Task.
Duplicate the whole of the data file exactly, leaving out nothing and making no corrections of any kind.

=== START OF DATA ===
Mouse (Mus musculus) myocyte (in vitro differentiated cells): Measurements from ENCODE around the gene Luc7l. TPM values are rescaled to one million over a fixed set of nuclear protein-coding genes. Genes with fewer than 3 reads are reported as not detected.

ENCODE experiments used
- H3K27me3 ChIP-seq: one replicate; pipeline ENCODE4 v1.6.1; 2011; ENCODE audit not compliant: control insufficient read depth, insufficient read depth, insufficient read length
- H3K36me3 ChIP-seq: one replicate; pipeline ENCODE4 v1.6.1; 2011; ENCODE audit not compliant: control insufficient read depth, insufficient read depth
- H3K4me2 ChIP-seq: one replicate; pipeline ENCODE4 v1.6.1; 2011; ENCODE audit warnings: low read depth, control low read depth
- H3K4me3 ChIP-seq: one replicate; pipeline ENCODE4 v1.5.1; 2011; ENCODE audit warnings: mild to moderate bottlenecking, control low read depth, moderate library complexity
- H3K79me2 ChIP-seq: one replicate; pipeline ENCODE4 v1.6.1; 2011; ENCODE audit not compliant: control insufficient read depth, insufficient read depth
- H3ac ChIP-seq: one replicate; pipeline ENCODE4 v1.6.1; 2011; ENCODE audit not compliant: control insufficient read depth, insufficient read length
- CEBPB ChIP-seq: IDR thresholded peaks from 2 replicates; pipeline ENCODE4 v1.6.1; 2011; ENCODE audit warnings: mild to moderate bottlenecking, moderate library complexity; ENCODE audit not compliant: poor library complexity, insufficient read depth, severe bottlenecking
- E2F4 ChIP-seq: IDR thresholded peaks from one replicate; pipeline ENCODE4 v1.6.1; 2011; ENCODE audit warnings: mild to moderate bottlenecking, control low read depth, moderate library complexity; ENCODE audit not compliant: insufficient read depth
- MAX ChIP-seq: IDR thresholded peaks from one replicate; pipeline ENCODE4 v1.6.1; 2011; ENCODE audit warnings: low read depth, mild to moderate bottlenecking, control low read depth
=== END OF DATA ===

Mouse (Mus musculus) myocyte (in vitro differentiated cells): Measurements from ENCODE around the gene Luc7l. TPM values are rescaled to one million over a fixed set of nuclear protein-coding genes. Genes with fewer than 3 reads are reported as not detected.

ENCODE experiments used
- H3K27me3 ChIP-seq: one replicate; pipeline ENCODE4 v1.6.1; 2011; ENCODE audit not compliant: control insufficient read depth, insufficient read depth, insufficient read length
- H3K36me3 ChIP-seq: one replicate; pipeline ENCODE4 v1.6.1; 2011; ENCODE audit not compliant: control insufficient read depth, insufficient read depth
- H3K4me2 ChIP-seq: one replicate; pipeline ENCODE4 v1.6.1; 2011; ENCODE audit warnings: low read depth, control low read depth
- H3K4me3 ChIP-seq: one replicate; pipeline ENCODE4 v1.5.1; 2011; ENCODE audit warnings: mild to moderate bottlenecking, control low read depth, moderate library complexity
- H3K79me2 ChIP-seq: one replicate; pipeline ENCODE4 v1.6.1; 2011; ENCODE audit not compliant: control insufficient read depth, insufficient read depth
- H3ac ChIP-seq: one replicate; pipeline ENCODE4 v1.6.1; 2011; ENCODE audit not compliant: control insufficient read depth, insufficient read length
- CEBPB ChIP-seq: IDR thresholded peaks from 2 replicates; pipeline ENCODE4 v1.6.1; 2011; ENCODE audit warnings: mild to moderate bottlenecking, moderate library complexity; ENCODE audit not compliant: poor library complexity, insufficient read depth, severe bottlenecking
- E2F4 ChIP-seq: IDR thresholded peaks from one replicate; pipeline ENCODE4 v1.6.1; 2011; ENCODE audit warnings: mild to moderate bottlenecking, control low read depth, moderate library complexity; ENCODE audit not compliant: insufficient read depth
- MAX ChIP-seq: IDR thresholded peaks from one replicate; pipeline ENCODE4 v1.6.1; 2011; ENCODE audit warnings: low read depth, mild to moderate bottlenecking, control low read depth